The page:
In Shakespeare's Hamlet, what is Hamlet's passionate force that leads his actions?It is said that Shakespearean tragedies have some distinct features that make them "Shakespearean." One of these is...

In Shakespeare's Hamlet, what is Hamlet's passionate force that leads his actions?

It is said that Shakespearean tragedies have some distinct features that make them "Shakespearean." One of these is that the hero tends to be unable to resist to a passionate force that leads him toward a special direction. Is there such a passionate force in Hamlet? Thanks!

Asked on by nastasja

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booboosmoosh | High School Teacher | (Level 3) Educator Emeritus

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In Shakespeare's Hamlet, the passionate force you mention, in my mind, is Hamlet's promise to Old Hamlet to avenge his father's murder. In Act One, scene five, when the Ghost appears to Hamlet on the battlements of the castle, the Prince of Denmark swears he will seek revenge, for not only did Claudius kill Old Hamlet and take his wife and crown, but he sent him to his death without the benefit of absolution of his sins, so he is now forced to wander between two worlds (Heaven and hell).

I am thy father's spirit,
Doom'd for a certain term to walk the night,
And for the day confined to fast in fires,(15)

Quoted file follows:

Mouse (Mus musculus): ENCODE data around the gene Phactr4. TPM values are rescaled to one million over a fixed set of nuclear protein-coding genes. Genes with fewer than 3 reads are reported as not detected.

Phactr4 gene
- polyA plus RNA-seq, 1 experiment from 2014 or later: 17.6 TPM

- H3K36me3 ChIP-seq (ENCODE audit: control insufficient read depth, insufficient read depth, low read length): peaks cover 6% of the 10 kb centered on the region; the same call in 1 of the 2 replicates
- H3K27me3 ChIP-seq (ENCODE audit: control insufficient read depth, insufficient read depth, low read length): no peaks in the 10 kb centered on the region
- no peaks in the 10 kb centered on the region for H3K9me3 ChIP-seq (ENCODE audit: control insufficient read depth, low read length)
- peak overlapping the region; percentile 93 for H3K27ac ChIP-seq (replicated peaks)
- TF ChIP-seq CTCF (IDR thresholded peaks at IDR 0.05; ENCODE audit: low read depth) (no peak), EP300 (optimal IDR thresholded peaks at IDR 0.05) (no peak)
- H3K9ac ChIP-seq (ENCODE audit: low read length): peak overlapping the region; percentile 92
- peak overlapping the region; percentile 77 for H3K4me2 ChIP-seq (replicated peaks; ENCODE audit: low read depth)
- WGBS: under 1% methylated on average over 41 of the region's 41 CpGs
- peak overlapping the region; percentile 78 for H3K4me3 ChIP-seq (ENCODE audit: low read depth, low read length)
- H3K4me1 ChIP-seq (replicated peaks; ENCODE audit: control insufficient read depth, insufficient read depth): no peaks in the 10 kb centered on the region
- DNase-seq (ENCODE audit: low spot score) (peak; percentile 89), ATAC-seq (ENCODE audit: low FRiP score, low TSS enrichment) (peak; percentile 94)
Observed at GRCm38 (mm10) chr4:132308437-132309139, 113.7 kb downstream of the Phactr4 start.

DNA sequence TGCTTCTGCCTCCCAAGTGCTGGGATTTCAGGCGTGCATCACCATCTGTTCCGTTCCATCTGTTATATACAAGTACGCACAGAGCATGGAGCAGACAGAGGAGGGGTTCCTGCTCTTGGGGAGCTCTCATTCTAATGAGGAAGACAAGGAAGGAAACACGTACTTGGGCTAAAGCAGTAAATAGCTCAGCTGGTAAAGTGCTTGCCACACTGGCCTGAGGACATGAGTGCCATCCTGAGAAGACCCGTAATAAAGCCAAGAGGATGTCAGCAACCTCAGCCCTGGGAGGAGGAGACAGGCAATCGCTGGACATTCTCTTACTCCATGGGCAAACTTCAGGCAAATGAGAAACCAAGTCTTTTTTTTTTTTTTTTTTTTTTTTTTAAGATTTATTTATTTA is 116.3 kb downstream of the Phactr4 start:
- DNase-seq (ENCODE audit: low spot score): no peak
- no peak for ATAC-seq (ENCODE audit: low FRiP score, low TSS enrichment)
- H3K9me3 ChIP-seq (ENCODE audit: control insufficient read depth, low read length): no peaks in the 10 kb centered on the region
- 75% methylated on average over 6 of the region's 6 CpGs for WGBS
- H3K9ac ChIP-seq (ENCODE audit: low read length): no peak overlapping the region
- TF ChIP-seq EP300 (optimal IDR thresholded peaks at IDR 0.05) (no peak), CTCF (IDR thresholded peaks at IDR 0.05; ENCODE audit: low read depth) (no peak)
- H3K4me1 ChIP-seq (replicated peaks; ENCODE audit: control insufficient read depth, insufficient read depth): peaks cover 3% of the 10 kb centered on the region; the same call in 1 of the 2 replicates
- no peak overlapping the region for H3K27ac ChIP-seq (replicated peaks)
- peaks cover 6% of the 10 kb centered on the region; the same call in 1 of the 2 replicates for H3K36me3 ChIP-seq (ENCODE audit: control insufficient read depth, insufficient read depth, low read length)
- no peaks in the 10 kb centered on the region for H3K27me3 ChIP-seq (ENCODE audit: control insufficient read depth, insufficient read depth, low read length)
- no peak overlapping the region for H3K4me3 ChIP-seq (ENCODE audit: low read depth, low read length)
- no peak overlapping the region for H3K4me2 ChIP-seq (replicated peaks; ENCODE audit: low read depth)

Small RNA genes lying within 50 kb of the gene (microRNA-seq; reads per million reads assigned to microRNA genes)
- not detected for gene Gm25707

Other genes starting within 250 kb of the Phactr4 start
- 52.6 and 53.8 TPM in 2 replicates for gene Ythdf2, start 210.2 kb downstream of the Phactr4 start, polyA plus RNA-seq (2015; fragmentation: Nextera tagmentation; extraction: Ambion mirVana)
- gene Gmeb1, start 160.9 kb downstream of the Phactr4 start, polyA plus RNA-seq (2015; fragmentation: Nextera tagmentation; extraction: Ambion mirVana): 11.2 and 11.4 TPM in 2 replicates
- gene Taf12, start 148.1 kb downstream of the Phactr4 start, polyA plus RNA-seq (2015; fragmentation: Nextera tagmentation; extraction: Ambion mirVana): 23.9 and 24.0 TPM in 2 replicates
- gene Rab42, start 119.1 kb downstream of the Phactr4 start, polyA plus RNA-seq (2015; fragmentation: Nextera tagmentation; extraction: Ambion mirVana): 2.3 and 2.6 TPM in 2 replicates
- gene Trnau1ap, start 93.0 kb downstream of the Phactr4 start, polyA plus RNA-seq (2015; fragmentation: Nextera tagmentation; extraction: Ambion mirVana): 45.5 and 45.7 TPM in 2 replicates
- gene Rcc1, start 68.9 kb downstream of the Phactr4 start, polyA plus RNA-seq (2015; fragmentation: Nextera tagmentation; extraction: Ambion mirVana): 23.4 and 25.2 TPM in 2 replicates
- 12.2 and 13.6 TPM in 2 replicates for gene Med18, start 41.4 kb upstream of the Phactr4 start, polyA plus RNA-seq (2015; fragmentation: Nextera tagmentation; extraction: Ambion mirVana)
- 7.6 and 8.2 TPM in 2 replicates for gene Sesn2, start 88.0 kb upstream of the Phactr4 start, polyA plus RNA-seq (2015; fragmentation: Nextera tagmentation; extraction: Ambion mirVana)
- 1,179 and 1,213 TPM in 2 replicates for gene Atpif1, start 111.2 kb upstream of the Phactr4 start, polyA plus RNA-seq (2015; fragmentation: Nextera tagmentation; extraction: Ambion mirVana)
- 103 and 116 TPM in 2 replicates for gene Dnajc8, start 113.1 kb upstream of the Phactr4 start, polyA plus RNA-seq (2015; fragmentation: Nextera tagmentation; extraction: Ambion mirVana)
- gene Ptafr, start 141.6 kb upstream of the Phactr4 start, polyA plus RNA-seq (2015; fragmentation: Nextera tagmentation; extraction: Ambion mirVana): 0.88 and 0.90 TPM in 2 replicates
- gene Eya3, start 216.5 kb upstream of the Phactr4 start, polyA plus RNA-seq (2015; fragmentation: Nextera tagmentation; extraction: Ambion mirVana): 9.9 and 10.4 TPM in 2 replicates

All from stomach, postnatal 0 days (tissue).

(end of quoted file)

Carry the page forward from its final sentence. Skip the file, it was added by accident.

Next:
Till the foul crimes done in my days of nature
Are burnt and purged away. (I.v.13-17)

In this segment, Old Hamlet speaks of the punishment he must suffer each day. He is in purgatory, suffering for the sins he died with. Then the Ghost remarks as to the story that was released to the public regarding his death (death by snake-bite), but reveals that it was murder instead, and that the murderer (Hamlet's uncle, Old Hamlet's brother) "now wears his crown..."

Now, Hamlet, hear.
'tis given out that, sleeping in mine orchard,(40)
A serpent stung me. So the whole ear of Denmark
Is by a forged process of my death
Rankly abused. But know, thou noble youth,
The serpent that did sting thy father's life
Now wears his crown. (I.v.39-45)

And finally...

Thus was I, sleeping, by a brother's hand
Of life, of crown, of queen, at once dispatch'd;
Cut off even in the blossoms of my sin,
Unhouseled, disappointed, unaneled,
No reckoning made, but sent to my account
With all my imperfections on my head. (I.v.79-84)

Here he speaks of all that he lost why he innocently slept: life, wife, crown, without the benefit to confess his sins before he died, with every "imperfection" resting on his soul. ("...his account" means reckoning in Heaven.)

These are the words that galvanize Hamlet forward. However, what dampens his passion is his doubt as to whether the ghost that appears is really an "honest" ghost as he tells Horatio. Elizabethans believed that evil spirits could manifest themselves to look like loved ones to have mortals commit sins that would rob them of their eternal souls. Hamlet is blamed in the play for indecision. (This is his tragic flaw.) However, in his defense, he also does not want to go to hell, for the Elizabethans believed it a sin to murder a king, who would have been ordained by God to rule. Once Hamlet receives proof, not only will he know that Claudius is guilty of regicide, but he will know that the Ghost was telling the truth and he can proceed.

In the meantime, Hamlet struggles with the task and mentally beats himself up, thinking he is perhaps a coward who has failed to act. His heart is passionate to avenge his father's death, but not if the ghost is false and it costs him his soul.

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